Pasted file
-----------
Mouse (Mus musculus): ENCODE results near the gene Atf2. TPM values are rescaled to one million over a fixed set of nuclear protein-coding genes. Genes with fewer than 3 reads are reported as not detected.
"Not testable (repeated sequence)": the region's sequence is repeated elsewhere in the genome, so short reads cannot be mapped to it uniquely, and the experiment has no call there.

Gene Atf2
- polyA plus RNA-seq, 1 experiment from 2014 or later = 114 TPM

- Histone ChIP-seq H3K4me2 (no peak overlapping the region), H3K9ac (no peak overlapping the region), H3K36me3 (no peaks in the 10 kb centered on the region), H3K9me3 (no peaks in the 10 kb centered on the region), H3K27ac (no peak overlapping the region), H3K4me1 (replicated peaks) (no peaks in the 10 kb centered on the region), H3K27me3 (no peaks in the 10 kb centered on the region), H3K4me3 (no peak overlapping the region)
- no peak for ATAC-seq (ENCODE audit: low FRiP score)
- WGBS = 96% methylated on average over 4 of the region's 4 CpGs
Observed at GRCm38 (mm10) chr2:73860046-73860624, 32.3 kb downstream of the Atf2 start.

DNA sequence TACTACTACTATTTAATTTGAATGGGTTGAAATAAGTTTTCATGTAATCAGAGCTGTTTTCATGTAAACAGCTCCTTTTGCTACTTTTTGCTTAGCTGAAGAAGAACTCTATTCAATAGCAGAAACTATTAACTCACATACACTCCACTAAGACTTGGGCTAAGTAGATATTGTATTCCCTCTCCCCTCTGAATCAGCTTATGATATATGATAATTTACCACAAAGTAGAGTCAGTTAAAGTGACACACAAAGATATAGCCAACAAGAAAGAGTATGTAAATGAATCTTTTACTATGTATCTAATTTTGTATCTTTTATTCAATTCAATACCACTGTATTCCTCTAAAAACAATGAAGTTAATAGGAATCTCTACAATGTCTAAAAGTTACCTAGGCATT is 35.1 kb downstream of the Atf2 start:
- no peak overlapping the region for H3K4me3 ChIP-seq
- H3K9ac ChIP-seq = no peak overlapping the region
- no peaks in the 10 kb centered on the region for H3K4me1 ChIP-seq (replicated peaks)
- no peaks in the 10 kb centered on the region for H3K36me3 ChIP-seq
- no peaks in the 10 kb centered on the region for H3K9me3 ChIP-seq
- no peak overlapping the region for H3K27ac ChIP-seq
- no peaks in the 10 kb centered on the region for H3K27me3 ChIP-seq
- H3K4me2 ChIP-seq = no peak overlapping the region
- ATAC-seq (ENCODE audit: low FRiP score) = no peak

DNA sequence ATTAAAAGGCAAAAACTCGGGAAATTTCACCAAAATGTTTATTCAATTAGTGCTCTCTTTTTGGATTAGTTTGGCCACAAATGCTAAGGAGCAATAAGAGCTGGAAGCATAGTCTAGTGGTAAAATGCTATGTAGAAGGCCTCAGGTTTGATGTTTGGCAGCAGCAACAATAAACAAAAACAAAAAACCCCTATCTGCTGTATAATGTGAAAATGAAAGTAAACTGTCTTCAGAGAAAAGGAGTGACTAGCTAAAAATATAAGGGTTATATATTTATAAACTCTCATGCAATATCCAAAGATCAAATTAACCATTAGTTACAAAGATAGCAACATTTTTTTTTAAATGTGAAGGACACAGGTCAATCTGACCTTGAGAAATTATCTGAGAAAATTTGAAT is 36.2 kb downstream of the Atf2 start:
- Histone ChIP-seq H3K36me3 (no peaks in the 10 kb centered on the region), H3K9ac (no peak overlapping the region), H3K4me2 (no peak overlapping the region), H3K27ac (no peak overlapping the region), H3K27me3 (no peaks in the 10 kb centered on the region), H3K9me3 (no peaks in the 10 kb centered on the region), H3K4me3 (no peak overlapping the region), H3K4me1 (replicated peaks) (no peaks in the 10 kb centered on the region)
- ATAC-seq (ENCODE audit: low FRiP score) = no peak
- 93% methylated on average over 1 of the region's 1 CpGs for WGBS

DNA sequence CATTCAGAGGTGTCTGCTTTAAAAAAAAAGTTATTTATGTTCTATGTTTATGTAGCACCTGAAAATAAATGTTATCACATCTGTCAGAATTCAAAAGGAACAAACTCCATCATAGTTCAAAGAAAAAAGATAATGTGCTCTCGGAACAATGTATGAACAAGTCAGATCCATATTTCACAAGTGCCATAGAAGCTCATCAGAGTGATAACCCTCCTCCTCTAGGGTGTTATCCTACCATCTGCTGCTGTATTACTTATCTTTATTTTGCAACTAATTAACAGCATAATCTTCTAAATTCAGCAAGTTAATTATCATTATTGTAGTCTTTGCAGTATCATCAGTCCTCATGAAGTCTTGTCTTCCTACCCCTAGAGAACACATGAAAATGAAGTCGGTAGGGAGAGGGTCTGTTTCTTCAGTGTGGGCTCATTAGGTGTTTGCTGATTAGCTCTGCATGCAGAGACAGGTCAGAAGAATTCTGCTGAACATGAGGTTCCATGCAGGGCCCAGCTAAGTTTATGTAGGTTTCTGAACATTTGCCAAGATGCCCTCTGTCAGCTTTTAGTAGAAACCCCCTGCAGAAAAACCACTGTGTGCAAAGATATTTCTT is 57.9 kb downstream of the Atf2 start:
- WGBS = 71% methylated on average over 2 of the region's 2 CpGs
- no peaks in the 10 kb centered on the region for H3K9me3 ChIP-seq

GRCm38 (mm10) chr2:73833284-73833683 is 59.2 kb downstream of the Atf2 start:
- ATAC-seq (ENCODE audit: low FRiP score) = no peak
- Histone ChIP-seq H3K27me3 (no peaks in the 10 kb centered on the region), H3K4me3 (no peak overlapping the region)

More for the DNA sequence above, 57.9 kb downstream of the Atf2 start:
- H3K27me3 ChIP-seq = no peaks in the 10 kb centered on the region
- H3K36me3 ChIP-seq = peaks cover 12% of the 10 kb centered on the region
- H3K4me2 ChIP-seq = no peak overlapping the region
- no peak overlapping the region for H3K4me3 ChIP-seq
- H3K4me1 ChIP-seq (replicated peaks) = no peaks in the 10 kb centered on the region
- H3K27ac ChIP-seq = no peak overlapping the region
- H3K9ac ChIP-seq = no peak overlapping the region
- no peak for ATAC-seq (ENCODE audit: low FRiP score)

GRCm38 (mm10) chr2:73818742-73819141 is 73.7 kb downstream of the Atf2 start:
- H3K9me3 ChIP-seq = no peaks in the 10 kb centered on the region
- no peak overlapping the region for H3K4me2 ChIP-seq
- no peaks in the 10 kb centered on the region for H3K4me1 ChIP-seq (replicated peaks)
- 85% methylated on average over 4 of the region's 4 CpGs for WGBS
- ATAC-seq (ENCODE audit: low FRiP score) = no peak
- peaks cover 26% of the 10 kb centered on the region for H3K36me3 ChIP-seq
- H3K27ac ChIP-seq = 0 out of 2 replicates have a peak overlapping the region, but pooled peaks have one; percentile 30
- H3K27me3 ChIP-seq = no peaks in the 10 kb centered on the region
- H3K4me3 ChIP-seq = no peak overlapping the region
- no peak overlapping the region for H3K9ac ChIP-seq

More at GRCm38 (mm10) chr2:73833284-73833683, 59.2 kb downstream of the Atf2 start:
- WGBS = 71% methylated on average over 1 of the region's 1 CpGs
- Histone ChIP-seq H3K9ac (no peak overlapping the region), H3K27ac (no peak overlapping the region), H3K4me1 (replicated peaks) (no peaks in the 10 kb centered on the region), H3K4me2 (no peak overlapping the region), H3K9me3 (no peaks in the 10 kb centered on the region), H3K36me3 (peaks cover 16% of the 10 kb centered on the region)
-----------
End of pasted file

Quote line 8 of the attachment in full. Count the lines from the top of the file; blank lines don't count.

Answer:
Observed at GRCm38 (mm10) chr2:73860046-73860624, 32.3 kb downstream of the Atf2 start.